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Altered tactile sensitivity in children with attention-deficit hyperactivity disorder

Research output: Contribution to journalArticle

Nicolaas A J Puts, Ashley D Harris, Mark Mikkelsen, Mark Tommerdahl, Richard A E Edden, Stewart H Mostofsky

Original languageEnglish
Pages (from-to)2568-2578
Number of pages11
JournalJournal of Neurophysiology
Volume118
Issue number5
DOIs
Publication statusPublished - 1 Nov 2017

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Copyright © 2017 the American Physiological Society.

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Abstract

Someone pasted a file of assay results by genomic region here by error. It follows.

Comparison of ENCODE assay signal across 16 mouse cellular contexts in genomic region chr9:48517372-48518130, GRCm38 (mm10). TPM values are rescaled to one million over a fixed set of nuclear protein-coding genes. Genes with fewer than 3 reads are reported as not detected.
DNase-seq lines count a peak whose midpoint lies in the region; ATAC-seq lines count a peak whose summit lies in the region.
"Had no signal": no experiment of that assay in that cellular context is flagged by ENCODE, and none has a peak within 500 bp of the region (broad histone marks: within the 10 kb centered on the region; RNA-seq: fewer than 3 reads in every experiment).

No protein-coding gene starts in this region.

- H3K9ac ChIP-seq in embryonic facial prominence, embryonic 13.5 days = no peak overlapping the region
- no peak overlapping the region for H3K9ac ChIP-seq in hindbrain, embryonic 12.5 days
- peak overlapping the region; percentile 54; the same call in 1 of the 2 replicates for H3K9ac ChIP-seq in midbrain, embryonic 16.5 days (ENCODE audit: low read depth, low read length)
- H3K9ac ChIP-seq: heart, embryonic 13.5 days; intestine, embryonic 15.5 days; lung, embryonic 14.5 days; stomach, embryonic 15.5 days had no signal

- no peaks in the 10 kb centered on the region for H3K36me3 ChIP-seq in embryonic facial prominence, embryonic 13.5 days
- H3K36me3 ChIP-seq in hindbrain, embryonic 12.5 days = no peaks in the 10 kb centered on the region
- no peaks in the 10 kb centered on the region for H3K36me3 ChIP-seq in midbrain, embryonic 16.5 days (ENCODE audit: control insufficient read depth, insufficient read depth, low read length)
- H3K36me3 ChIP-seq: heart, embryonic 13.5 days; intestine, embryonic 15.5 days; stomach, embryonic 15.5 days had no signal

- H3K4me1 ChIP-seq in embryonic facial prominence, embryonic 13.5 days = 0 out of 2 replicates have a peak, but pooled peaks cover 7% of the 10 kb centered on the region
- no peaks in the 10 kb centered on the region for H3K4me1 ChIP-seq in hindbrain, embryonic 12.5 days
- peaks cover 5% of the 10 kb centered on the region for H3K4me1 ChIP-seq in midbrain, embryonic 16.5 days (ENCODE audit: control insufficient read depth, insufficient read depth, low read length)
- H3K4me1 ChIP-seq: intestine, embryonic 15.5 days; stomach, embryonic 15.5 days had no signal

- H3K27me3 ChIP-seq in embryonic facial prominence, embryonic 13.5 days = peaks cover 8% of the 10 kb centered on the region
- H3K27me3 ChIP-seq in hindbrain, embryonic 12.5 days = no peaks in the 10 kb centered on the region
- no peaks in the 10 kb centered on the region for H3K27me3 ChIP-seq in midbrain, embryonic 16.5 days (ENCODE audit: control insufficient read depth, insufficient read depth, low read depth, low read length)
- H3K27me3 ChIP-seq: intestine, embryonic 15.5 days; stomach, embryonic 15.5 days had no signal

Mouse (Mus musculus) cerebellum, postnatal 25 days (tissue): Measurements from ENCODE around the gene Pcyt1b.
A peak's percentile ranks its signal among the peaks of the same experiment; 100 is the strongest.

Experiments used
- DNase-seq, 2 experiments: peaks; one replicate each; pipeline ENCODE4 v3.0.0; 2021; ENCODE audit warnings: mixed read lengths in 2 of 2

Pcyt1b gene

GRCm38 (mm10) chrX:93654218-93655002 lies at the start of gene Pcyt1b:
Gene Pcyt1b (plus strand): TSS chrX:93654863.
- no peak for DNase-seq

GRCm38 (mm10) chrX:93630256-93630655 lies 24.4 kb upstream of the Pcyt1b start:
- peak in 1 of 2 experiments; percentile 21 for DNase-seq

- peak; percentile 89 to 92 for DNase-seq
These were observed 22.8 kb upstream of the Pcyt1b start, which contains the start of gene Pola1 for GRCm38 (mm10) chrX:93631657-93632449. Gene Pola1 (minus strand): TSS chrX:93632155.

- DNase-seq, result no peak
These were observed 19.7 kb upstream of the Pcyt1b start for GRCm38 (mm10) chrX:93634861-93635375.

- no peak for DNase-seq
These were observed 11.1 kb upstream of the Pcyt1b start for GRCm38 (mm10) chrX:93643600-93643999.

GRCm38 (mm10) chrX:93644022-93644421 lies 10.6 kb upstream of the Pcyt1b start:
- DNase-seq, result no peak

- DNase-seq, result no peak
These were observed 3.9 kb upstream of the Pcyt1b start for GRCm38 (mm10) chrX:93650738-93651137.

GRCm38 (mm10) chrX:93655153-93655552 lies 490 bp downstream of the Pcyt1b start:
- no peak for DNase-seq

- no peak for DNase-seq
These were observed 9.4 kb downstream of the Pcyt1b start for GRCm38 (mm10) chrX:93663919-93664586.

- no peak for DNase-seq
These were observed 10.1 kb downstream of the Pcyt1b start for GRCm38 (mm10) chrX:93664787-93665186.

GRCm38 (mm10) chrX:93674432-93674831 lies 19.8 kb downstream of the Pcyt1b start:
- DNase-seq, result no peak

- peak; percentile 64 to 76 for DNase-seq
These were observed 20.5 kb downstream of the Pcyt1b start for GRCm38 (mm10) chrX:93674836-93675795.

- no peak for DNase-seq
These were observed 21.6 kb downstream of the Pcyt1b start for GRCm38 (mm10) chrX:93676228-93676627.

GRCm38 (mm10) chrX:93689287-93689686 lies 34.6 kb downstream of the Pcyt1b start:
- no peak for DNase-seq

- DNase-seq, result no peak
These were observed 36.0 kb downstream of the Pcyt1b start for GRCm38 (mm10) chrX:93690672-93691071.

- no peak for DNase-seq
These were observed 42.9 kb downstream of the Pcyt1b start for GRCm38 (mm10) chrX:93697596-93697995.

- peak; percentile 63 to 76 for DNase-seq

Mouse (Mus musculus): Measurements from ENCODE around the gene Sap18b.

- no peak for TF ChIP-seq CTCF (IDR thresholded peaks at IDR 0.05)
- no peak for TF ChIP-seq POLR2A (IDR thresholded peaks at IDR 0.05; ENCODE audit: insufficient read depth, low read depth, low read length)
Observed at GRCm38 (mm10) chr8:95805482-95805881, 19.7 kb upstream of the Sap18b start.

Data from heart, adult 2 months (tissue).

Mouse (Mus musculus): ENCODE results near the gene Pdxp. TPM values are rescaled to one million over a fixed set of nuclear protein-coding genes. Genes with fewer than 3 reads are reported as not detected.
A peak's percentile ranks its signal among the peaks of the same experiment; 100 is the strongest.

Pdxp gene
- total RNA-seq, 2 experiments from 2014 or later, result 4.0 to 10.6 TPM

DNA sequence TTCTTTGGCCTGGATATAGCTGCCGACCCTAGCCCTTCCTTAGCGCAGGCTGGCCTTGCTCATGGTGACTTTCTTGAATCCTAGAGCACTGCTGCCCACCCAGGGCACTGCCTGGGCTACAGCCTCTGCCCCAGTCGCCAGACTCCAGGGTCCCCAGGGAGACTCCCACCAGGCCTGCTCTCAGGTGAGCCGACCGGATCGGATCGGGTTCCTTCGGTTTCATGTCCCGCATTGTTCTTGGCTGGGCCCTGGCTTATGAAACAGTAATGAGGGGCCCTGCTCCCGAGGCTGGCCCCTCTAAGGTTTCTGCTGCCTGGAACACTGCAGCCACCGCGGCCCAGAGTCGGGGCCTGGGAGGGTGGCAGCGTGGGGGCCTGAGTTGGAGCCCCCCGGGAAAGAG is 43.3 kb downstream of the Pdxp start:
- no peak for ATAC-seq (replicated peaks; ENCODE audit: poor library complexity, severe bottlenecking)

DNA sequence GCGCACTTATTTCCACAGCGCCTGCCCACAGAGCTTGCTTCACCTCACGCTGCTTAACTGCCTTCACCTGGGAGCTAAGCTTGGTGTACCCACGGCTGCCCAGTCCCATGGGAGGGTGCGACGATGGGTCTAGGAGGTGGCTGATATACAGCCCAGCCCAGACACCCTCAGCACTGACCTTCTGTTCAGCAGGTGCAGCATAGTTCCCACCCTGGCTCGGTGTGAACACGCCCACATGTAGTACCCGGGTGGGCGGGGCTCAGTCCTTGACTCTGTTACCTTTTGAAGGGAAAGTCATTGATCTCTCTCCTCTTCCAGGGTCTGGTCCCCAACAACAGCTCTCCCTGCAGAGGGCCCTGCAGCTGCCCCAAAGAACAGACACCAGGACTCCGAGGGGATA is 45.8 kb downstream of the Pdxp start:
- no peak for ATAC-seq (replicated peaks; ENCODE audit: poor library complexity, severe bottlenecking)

Attention-deficit hyperactivity disorder (ADHD) is characterized by an inability to concentrate, heightened activity, and hypermotoric behavior, but sensory (e.g., tactile) problems are common. The literature on tactile impairments in ADHD is limited, with most work employing clinical observations or questionnaires. We studied tactile processing in children with ADHD and hypothesized that children with ADHD would show reduced performance in tasks closely linked to inhibition. Sixty-seven children with ADHD and 62 typically developing children (TDC) performed a battery of tasks grouped in domains: simple and choice reaction time; static and dynamic detection threshold (probing feedforward inhibition); amplitude discrimination without adaptation and with dual and single-site adaptation (probing lateral inhibition and adaptation); sequential and simultaneous frequency discrimination (previously linked to GABA); and temporal order judgment with and without a synchronous carrier stimulus. Children with ADHD could discriminate different amplitudes without adaptation, suggesting lateral inhibition is intact, but were negatively affected in all adaptation conditions, whereas TDC were only affected during single-site adaptation. Children with ADHD also showed normal frequency discrimination. Children with ADHD showed slower reaction times and higher detection threshold, likely driven by IQ and inattention, because reaction time and detection thresholds correlated with IQ and subtle motor signs. Children with ADHD showed a pattern of altered tactile processing on specific tasks, suggesting that higher cognitive function and cortical mechanisms related to adaptation are affected in ADHD, but no clear conclusion can be drawn toward impaired inhibition.NEW & NOTEWORTHY This manuscript presents the first tactile psychophysical study testing different aspects of tactile processing in attention-deficit hyperactivity disorder (ADHD), using large cohort sizes of 67 children with ADHD and 65 Typically Developing Children. This study demonstrates impaired tactile processing in children with ADHD, on some, but not all tasks (showing this is not just due to attention), related to impaired cortical mechanisms. Furthermore, both IQ and soft motor skill abnormalities (common in ADHD) are correlated with tactile abnormalities.

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